Krishi Vigyan Kendra: BHU

Krishi Vigyan Kendra or KVK, not many of you might be knowing about it but our campus is privileged to be holding a Krishi Vigyan Kendra in its premises.

KVK was established in 1974 by the government of India through recommendation of 2nd education commission report, where the government formed a committee which constituted a subcommittee headed by Dr. Mohan Singh Mehta. First KVK was set up in Pondicherry under the executive control of TNAU (Tamilnadu Agriculture University) Coimbatore. At present, there are 706 KVKs across India 83 being in UP. All KVKs fall under the jurisdiction of one of the 11 Agricultural Technology Application Research Institutes (ATARIs) throughout India. However, the Government of India is aiming to establish a KVK in every district in India.
A Krishi Vigyan Kendra is a vocational institute serving as a source of informal education for practicing farmers, rural youth and farm women. It also provides training to extension personnel. The training is both need-based and based on the local resources available to the farmers. Training either takes place on campus (KVK) or off-campus (in the farmer’s field to give demonstrative knowledge).

The concept of kvk being, teaching by doing and learning by doing, is based on work experience and there is no prescribed syllabus. The mandate of kvk includes Providing advisory services such as Kisan goshti, Kisan diwas, Kisan Mela, Field demonstration, etc. On-farm testing which includes technology refinement and assessment.

KVK RGSC-BHU

Human resource development includes providing training to practicing farmers, rural youth, farm women and district level extension personnel.
Krishi Vigyan Kendra, Mirzapur was sanctioned in the year 1984 by the Indian Council of Agricultural Research (ICAR) under the administrative control of Banaras Hindu University, Varanasi and it became functional from the year 1987 at Agricultural Research Farm, KVK Mirzapur.

KVK Mirzapur is adorned with one professor coordinator, 5 subject specialists along with various officials who carry out their job efficiently.

All of them constitute a single unit hence giving shape to KVK Mirzapur. We BSc Agriculture students are lucky enough to get this esteemed opportunity to pursue graduation under the guiding hands of such renowned scientists.

Mirzapur lying in the South-East part of Uttar Pradesh. With a population of more than 20 lacs, the district contains 1698 villages. Agro-climatically, the district falls under two zones, viz. Indo-Gangetic Plain and Vindhya Zone with alluvial soil and degraded soil respectively. The place has no assured irrigation facilities and hence, the farmers mostly practice specific dryland agriculture. The district is quite rich in terms of livestock population too.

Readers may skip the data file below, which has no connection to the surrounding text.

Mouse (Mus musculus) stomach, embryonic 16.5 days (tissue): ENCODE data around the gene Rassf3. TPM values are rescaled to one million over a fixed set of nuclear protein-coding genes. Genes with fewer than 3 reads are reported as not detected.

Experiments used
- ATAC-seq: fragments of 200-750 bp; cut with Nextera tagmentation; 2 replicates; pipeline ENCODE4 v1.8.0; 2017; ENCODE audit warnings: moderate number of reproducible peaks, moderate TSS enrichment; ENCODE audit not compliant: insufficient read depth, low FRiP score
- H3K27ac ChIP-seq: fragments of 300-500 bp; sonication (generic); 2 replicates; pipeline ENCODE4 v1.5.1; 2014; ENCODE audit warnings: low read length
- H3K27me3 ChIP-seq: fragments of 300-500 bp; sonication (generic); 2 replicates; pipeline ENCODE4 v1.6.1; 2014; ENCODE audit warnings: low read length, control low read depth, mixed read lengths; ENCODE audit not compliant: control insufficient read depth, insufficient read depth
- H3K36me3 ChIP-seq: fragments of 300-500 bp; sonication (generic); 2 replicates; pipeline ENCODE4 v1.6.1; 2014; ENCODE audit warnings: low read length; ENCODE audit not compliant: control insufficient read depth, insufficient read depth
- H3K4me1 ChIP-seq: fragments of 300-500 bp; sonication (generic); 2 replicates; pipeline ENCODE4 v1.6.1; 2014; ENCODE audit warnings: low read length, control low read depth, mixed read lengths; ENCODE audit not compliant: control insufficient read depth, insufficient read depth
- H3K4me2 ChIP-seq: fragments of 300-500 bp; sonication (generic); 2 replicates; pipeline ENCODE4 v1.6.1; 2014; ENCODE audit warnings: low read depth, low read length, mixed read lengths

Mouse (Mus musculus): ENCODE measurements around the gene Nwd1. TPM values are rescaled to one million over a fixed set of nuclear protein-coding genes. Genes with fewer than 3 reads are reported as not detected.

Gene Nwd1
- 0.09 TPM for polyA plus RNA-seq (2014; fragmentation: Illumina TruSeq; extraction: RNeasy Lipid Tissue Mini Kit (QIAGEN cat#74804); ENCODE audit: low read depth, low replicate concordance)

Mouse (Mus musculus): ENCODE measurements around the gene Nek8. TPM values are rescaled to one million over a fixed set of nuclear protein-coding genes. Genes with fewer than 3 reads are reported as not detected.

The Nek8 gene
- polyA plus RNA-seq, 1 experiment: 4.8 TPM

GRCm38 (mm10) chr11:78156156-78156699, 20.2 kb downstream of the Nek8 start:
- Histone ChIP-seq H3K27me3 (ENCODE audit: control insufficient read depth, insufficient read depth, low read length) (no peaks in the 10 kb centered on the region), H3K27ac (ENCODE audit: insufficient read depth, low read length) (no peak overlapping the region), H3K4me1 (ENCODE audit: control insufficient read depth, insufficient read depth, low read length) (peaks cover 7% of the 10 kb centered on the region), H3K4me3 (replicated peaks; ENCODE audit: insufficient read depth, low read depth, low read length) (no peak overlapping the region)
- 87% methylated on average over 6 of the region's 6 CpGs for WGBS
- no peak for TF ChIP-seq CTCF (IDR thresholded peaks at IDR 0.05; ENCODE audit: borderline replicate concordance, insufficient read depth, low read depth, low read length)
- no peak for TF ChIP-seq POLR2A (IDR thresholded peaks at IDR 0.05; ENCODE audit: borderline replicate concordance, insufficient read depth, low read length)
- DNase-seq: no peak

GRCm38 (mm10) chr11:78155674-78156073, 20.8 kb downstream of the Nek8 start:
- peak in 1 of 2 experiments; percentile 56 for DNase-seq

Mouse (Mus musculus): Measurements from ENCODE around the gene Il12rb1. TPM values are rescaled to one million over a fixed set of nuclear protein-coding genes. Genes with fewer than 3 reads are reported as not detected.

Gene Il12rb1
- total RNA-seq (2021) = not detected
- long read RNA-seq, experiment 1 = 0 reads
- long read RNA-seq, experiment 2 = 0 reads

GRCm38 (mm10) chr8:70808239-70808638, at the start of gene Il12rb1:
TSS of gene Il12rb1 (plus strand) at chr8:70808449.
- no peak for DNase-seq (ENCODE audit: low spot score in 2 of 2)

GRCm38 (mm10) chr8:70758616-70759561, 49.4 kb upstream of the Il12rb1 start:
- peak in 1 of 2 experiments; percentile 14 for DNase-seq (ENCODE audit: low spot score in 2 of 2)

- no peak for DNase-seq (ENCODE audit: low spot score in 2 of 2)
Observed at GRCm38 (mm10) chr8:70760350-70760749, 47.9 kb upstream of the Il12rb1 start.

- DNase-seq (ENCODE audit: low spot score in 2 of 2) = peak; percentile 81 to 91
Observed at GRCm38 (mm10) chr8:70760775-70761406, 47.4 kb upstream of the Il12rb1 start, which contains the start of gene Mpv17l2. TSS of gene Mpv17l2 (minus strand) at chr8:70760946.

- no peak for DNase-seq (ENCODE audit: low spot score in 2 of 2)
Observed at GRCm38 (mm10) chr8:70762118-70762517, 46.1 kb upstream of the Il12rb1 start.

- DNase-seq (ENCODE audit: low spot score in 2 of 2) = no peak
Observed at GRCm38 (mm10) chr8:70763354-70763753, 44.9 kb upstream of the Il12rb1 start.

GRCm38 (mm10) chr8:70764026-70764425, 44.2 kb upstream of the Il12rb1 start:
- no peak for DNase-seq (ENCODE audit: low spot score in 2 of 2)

In the resource-poor Vindhya zone with less water and degraded soil. The activities of the KVK is mostly concerned with the promotion of dryland technology like water harvesting, promotion of low water crops, resource conservation technology, integrated nutrient management, integrated pest management, farm mechanization, agricultural processing, productivity enhancement in cattle, entrepreneurship development in rural youth and farm woman, production and supply of technological products, soil and water conservation, and testing, extension activities supported by the regular publication, etc.

KVK RGSC-BHU

The presence of 500 acres of the farm within the campus for agriculture purpose aids in the practical knowledge.
Also there\’s scope of numerous opportunities to learn for the agriculture students as they get to see such rich diverse flora around.

There are various programs conducted by KVK on a regular basis within the campus 1-3 day training programs on and off-campus. Demonstration of Rabi (Cereal, Pulses, Wheat, fodder) and Kharif crops (Paddy, fodder, Cereals)
Conducting farm fairs such as the Jal Shakti program, Swacchata Abhiyan, Rabi/Kharif Goshti. Such programs serve a medium for our agriculture students to get acquainted with the new technology.
Seed production program, goat unit development, nursery programs, etc.

There are several varieties that have been to date developed in the laboratories and fields of the Institute of Agricultural Sciences BHU. Some of them being:

Naren-97 (Paddy)
H-234 (Wheat)
Gujarat-4 (Sesame)
Radhe Type-4 (Gram)
Kashi Vishwanath (Lentils)
Pusa Barani (Mustard)
Naren-7 and  chakkaiya (Aonla)

These varieties have been introduced among the farmers via demonstration by KVK Mirzapur and practical application within the field. Krishi Vigyan Kendra holds its literal meaning in being a center providing scientific (agriculture technology) knowledge to the farmers and KVK Mirzapur unit rightfully performs the job. With due respect to the entire unit working for the cause.

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